Fall is officially here in Canada, but I am surprisingly not too sad to see the sun go, we have had an amazing summer here in Vancouver, it was perfect and reminded us a lot of a San Diego Summer. We had plenty of beach days, volleyball, bike rides, quite a few awesome hikes and I know once the rain starts and doesn't stop for months on end, I will regret my above comment.
One of the most famous "hikes" in Vancouver is called the "Grouse Grind" and it has become somewhat of a right of passage up here. The hike time ranges anywhere from an amazingly envious time of 30ish minutes to 1hr 30mins if you are in good shape, but not really in a hurry. Basically, it is an hour-ish hike straight up the side of Grouse Mountain with makeshift stairs built into the mountain. It is really intense and narrow with people passing eachother throughout the hike up. You are only allowed to go one way... up and then $10 bucks gets you a ride down to the bottom in a tram.
Being a Crossfit instructor, people at work were always asking, "Well, what is your Grind time?", as if it is the ultimate level of fitness, so, I decided to give it a try one early morning without really knowing what exactly I was getting myself into. I went with a couple buddies from Lululemon and we got there around 6:30am, which is much earlier than I am used waking up. When my eating and/or insulin delivery schedule get switched up, it usually leads to unintended consequences like it did this time around!
In the car on the way to the hike, I was luckily wearing my Dexcom and my blood sugar was dropping from breakfast, so I popped a quick fruit chew to boost my sugars to a decent level in preparation for the hike. The problem was that I only had a smoothie for breakfast and didn't have my normal scrambled egg breakfast. Normally with the eggs, I don't have to take any insulin, but with the smoothie, I must have taken too much along side my long acting insulin for the day. As you see from the pictures my wife snapped before my second attempt, there are many "risks" to this hike and it's pretty normal for the fire department to be rescuing unprepaired tourists who are stuck halfway up for one reason or another.
As Mr. Chuckles "extreme endurance" Cosman set his watch and said, "Lets hit this", and took off on a run. Little did I know, Chuck had previously done the African desert races, which is a marathon distance run everyday of the race for 5 days straight, having to carry all of your own supplies for the entire race. Crazy! So as we are in the first couple seconds of starting the Grind, I thought to myself, oh man what am I getting myself into. It was about 5mins into my jog when the incline went to vertical, I waived the guys on and said I would meet them at the top. Little did I know, I would soon have to travel on the "prohibited downhill" path back to the bottom of Grouse Mtn.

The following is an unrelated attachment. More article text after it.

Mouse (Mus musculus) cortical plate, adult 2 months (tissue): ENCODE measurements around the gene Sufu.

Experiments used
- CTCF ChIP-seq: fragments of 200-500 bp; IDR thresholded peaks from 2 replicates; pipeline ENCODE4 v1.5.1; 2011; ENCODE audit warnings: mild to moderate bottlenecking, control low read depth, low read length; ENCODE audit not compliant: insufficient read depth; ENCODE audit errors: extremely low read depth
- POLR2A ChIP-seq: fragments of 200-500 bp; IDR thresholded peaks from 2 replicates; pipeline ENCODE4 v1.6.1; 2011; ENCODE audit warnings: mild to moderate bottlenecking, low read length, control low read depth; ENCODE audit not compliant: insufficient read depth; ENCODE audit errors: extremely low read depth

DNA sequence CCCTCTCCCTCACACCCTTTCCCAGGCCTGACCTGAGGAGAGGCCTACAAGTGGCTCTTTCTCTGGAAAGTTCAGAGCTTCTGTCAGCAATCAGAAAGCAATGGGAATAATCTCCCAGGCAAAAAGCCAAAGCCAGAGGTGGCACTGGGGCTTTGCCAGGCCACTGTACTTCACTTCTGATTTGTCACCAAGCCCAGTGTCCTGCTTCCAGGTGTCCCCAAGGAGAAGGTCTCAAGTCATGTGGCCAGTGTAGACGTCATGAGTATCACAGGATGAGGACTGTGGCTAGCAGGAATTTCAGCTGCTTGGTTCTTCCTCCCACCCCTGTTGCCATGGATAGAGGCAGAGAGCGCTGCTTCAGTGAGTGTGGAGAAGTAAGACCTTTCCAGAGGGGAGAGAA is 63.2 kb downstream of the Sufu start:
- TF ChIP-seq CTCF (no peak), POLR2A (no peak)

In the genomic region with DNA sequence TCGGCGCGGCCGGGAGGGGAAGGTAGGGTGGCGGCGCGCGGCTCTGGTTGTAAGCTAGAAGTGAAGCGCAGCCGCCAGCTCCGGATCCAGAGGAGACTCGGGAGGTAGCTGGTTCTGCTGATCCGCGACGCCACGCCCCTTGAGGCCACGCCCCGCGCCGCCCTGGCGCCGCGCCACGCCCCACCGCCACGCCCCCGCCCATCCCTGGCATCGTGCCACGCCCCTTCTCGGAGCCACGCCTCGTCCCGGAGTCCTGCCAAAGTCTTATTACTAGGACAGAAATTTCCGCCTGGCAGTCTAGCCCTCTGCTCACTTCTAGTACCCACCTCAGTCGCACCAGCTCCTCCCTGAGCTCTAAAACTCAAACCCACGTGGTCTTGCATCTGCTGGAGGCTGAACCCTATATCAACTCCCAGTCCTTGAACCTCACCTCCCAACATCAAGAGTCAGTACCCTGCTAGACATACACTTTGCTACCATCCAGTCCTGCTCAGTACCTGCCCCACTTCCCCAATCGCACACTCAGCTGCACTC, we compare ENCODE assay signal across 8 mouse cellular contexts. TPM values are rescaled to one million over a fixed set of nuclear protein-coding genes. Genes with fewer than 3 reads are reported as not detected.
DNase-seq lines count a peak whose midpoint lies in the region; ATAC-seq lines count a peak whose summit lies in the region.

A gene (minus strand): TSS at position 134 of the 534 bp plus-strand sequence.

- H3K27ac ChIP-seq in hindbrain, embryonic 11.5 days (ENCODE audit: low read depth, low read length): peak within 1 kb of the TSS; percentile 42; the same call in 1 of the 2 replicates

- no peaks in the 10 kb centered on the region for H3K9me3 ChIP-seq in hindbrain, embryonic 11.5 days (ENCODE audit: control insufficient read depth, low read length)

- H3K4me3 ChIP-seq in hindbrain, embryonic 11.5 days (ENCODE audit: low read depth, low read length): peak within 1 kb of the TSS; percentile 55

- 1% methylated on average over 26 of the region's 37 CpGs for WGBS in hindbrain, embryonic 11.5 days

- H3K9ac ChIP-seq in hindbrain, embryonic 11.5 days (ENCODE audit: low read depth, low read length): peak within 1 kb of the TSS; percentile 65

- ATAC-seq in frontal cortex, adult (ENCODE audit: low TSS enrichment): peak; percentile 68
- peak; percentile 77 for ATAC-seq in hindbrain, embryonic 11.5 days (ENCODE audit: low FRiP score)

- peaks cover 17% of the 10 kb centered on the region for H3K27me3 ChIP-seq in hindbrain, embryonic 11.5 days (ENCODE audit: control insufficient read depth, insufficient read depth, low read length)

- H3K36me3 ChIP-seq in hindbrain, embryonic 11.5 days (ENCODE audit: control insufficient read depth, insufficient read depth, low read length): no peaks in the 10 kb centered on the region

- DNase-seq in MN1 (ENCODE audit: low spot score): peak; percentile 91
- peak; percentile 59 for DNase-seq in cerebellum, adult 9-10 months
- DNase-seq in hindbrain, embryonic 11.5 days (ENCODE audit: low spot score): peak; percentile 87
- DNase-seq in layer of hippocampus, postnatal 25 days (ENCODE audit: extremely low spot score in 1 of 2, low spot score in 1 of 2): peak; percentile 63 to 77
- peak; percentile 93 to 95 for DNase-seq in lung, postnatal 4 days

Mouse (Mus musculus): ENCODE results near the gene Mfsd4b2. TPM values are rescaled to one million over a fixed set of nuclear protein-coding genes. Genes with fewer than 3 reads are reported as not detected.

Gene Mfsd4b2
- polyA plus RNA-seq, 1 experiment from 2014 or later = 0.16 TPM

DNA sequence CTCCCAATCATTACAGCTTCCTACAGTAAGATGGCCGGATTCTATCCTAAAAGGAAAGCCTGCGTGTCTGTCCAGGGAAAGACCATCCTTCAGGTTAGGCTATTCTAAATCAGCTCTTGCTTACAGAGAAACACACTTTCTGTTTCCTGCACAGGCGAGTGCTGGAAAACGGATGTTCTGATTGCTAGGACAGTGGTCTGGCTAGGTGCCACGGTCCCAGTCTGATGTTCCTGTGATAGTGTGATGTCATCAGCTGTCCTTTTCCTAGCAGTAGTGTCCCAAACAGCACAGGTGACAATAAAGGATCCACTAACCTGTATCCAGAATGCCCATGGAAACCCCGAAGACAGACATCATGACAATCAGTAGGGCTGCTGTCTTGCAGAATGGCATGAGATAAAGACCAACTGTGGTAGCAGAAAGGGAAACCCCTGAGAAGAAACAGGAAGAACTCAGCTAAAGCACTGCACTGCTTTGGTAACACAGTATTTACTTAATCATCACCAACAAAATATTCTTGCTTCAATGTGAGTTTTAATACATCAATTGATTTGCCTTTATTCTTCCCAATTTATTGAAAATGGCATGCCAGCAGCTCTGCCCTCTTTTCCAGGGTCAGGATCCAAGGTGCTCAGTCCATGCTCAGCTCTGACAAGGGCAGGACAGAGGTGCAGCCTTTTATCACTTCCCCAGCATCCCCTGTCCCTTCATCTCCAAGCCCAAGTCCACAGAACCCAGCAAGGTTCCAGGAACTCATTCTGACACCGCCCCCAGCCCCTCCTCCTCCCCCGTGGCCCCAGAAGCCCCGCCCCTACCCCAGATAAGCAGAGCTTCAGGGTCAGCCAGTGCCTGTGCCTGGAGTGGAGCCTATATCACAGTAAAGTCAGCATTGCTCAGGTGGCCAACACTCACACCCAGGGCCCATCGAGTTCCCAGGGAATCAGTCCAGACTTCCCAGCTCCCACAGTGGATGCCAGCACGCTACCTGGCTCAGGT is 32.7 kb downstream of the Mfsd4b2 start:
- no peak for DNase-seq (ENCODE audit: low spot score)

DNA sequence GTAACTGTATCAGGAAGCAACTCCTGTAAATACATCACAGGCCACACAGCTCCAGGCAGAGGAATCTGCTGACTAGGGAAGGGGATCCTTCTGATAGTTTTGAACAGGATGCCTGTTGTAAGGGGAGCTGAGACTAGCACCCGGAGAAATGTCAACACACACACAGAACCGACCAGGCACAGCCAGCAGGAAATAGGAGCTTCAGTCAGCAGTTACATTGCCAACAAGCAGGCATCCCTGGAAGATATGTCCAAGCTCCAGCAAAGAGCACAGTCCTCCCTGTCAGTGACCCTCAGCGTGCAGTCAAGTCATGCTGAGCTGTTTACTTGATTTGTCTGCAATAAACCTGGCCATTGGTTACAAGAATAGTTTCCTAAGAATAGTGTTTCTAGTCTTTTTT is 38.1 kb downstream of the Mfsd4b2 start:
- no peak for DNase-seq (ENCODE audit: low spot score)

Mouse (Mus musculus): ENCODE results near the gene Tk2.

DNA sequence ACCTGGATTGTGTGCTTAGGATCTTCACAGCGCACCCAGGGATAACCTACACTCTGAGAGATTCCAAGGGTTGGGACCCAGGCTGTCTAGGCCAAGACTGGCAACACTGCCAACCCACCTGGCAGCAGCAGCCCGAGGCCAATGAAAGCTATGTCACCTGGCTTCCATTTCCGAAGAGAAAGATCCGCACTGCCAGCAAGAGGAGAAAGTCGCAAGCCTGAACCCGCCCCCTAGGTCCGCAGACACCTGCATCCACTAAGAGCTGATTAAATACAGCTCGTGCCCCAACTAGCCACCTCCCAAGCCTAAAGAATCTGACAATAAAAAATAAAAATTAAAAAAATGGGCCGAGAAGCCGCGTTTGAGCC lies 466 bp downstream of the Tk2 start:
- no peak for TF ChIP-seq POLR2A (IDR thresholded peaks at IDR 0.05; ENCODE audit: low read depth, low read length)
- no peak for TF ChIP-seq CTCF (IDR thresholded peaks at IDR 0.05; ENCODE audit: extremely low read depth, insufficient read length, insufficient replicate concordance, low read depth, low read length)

Since this was my first attempt at the Grind, I had no clue how far up I was when my Dexom started to buzz me at 65mg/ml. I popped my other fruit chew in and thought, I might as well keep going, I am probably just as far up as it would take to do back down. As my sugar continued to fall, what I didn't know is that I was actually not even a quarter of the way up. My eyes started to get blurry and my muscles were shaky. I was completely by myself out in the boonies, remember this was an early morning hike and there were not many people around unlike what you see in the pictures above which was late afternoon. I luckily turned around and started back down and at this time my Dexcom was reading in the 40s mg/ml. I ended up stopping the first guys that I passed on my way down and asked if they had any gel packs or anything with sugar. Thankful they had a few power gels that they gave me. I think I probably would have been ok without, but it certainly gave me peace of mind as I downed it.
The pic above is the beautiful view from the top, where my friends were waiting for me, until I told the tram operator at the bottom to provide the message to my friends that I was at the bottom. Overall, not a good morning and a pretty scary situation. The hike the second time around was much better and it helped that we had my niece and nephew with us, so our pace was much better.
Without my Dexcom, that could have turned out much worse. Hikes have been a more cautious adventure for me now, because being way out in the wilderness, you need to be overly prepared. I really would like to do an overnight, multiple day hike next summer, so need to be prepared for anything and train on a consistent diet and lowered insulin regime. I was a little worried to try the Grind again, but glad I did, it was an awesome hike and can't let diabetes prevent me from doing the things I enjoy!